United States Supreme Court Justice Anthony Kennedy has announced he plans to retire effective July 31.
Kennedy was appointed by President Ronald Reagan (R) in 1987, and he took office in 1988 after a unanimous confirmation in the United States Senate. At the time of his confirmation, Kennedy was widely regarded by members of both major parties as a measured and fair jurist. In the decades since, he has often served as the “tie-breaker” in narrow 5-4 decisions that split the court’s “liberal” and “conservative” wings.
Kennedy has a mixed record on human and civil rights. Although he has typically ruled in support of free speech and the freedom of religion, and has ruled in favor of the right to keep and bear arms at least within the home, he also rules consistently against the fundamental right to life. In addition, Kennedy sided with the anti-rights majority in allowing governments to seize private property for private use (Kelo v. City of New London).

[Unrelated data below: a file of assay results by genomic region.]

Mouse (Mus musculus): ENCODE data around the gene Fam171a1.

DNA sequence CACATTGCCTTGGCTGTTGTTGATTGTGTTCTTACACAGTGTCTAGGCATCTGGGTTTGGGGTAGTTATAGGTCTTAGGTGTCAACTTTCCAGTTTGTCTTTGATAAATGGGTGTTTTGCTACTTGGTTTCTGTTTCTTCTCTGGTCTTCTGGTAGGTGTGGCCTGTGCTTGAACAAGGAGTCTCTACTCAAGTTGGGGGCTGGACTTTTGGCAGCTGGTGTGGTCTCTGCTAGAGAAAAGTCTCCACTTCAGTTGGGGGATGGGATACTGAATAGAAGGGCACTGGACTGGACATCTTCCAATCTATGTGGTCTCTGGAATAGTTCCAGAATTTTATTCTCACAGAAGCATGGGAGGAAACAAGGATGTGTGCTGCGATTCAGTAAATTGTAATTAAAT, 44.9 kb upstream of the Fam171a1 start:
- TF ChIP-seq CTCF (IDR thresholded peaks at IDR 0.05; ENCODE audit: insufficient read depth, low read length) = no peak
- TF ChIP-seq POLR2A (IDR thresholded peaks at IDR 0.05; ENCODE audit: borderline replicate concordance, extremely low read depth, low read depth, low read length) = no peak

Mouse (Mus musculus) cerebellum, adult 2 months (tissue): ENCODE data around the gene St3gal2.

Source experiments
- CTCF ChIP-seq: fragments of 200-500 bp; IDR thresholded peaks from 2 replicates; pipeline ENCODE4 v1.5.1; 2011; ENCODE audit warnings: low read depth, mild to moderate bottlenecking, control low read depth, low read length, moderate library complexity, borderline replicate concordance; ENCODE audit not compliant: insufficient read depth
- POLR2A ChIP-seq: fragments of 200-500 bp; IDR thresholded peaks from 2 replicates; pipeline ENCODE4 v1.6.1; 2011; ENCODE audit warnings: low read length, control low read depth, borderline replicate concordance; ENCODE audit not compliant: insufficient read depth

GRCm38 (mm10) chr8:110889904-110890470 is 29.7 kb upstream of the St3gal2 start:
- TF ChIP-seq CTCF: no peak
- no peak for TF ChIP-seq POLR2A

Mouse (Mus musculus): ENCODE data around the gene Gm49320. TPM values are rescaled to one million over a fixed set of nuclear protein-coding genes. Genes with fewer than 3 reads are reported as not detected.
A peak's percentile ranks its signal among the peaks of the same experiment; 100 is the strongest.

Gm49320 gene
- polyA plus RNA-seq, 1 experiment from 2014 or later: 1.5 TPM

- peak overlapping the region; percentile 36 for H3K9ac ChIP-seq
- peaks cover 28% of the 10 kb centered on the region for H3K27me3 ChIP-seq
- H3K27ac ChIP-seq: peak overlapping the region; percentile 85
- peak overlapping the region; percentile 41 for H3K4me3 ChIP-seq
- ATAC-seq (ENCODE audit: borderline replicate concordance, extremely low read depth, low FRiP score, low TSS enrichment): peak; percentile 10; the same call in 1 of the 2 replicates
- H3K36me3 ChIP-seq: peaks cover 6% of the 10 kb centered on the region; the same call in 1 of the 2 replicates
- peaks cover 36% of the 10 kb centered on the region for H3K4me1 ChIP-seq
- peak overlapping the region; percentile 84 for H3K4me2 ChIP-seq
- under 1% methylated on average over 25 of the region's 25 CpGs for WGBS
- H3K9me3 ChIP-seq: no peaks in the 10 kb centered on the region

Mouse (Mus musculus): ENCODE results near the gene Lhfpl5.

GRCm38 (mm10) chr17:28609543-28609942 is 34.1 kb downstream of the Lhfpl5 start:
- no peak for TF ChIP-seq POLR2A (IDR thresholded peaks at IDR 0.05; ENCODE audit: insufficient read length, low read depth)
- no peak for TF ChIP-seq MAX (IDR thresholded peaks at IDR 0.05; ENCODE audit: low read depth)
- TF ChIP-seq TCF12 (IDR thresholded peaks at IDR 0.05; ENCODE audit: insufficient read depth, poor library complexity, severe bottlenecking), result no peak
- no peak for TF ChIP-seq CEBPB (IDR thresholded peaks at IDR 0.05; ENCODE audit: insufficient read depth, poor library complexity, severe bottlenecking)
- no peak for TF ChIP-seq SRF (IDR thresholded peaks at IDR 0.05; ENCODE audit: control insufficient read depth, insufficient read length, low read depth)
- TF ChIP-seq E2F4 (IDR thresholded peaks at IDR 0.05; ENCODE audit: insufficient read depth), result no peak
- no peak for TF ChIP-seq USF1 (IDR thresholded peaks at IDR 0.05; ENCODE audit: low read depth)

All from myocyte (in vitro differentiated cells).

President Donald Trump (R) has the constitutional authority to nominate a replacement for Kennedy, and that nomination must be confirmed by the Senate. The court is currently tied with four “liberal” justices, four “conservative” justices, and Kennedy as the “swing vote.” If Trump makes a solidly conservative nomination, it would shift the ideological balance of the court to a narrow conservative majority.